Remembrance Day ceremonies took place all across Canada Monday.
In Oshawa, hundreds of people gathered in Memorial Park to pay their respects to the men and women who served our country.
“It’s very important to remember our past and remember the tragedies that conflict brings so that hopefully we don’t get involved in such things again,” said Col. Bob Chapman, Oshawa Regional and City Councillor.
Chapman was a member of the Canadian Army for 37 years.
The Armistice was signed in 1918, ending WWI on the 11th day, of the 11th month, on the 11th hour.
According to Chapman, this year marks a century milestone.
“Canada didn’t start celebrating that or commemorating that until the following year in November. It used to be done on the third Saturday of November, we finally got it to where it’s actually on Remembrance Day,” said Chapman.
And while there aren’t many world war veterans still with us, some of those who have gone to battle for our country over the years were in attendance.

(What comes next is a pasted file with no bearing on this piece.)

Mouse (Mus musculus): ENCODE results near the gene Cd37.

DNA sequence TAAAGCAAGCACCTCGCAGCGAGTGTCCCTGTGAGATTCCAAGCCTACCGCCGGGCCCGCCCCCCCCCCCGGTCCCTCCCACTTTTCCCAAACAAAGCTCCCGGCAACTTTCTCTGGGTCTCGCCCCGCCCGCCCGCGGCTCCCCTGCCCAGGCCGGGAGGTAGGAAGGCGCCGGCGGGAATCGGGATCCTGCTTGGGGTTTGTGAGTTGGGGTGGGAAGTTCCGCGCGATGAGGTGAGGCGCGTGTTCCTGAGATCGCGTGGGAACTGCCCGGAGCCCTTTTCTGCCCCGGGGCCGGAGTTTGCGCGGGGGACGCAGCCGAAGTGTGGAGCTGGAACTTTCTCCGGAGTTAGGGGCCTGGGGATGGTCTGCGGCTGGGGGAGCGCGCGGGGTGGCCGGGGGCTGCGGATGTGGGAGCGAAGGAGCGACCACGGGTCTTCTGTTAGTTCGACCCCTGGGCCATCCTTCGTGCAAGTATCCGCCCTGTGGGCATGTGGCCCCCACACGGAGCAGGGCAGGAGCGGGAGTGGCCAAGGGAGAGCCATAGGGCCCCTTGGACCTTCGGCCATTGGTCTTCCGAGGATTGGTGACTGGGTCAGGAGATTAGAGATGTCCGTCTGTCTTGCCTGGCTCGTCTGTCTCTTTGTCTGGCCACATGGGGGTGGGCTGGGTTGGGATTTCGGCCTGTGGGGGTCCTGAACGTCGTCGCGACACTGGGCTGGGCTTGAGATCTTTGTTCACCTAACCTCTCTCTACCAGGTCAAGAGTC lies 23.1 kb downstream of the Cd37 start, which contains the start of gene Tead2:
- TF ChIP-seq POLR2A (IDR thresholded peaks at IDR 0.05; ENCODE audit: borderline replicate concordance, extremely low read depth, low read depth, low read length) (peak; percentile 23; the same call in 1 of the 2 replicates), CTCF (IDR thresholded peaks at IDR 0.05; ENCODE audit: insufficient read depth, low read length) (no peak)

“It’s important to take the time to remember the sacrifice that the men and women have made for our country and as I said it means a lot to me, I’d like to remember the members I’ve served with, continue to serve with that also paid the ultimate sacrifice,” said Sgt. Chad Campbell, Canadian Forces Combat Engineer.
“I think it’s a good tribute to the veterans that served in World War II and World War I, I mean there’s not many of them left so I figure it really good to see them and its good to support them,” said Tim Herbacko, served in the Ontario Regiment from 1976-1990.
The two local legions in Oshawa have been holding a Remembrance Day ceremony for the past serveral decades. It’s been held at Memorial Park since the 1930s and it’s estimated that over 1,000 people come every November 11th to pay their respects.
There was a moment of silence and a gun salute.
Oshawa Mayor Dan Carter’s parents both served in the Second World War. This day means a lot to him.
“One of the things that really gets me is the reflection of a moment of quietness reminds us of the sacrifices people made and this is what the price of freedom looks like,” said Carter.